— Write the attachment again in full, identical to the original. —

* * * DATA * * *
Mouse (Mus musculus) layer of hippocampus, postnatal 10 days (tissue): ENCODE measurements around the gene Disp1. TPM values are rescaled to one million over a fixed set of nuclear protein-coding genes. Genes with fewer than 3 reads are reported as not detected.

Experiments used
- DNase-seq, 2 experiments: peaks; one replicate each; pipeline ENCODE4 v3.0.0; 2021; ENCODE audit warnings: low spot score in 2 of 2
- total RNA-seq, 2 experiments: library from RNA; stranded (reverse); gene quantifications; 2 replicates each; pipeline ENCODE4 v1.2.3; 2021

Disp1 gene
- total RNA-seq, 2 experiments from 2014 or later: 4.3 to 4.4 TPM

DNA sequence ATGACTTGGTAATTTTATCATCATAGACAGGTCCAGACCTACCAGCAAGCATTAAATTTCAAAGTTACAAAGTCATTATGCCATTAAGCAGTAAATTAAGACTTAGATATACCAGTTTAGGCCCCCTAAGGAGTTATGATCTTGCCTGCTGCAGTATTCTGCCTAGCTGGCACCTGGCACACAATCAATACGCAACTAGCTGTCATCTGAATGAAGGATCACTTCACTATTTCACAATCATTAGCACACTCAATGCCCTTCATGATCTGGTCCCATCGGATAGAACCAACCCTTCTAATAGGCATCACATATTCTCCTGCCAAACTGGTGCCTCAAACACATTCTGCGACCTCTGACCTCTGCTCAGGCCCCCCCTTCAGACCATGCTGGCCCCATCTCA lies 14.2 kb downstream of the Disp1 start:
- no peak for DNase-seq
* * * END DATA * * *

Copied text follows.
Mouse (Mus musculus) layer of hippocampus, postnatal 10 days (tissue): ENCODE measurements around the gene Disp1. TPM values are rescaled to one million over a fixed set of nuclear protein-coding genes. Genes with fewer than 3 reads are reported as not detected.

Experiments used
- DNase-seq, 2 experiments: peaks; one replicate each; pipeline ENCODE4 v3.0.0; 2021; ENCODE audit warnings: low spot score in 2 of 2
- total RNA-seq, 2 experiments: library from RNA; stranded (reverse); gene quantifications; 2 replicates each; pipeline ENCODE4 v1.2.3; 2021

Disp1 gene
- total RNA-seq, 2 experiments from 2014 or later: 4.3 to 4.4 TPM

DNA sequence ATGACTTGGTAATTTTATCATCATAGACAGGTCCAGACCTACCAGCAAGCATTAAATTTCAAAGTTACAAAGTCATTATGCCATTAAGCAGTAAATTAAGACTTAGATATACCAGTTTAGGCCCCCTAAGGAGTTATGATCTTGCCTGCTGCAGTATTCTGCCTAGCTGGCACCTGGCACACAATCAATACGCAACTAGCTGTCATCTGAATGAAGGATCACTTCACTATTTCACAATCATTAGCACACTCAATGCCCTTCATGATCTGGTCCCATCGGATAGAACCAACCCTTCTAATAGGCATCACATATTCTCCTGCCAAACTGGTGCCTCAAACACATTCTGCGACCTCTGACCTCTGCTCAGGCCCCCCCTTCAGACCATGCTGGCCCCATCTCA lies 14.2 kb downstream of the Disp1 start:
- no peak for DNase-seq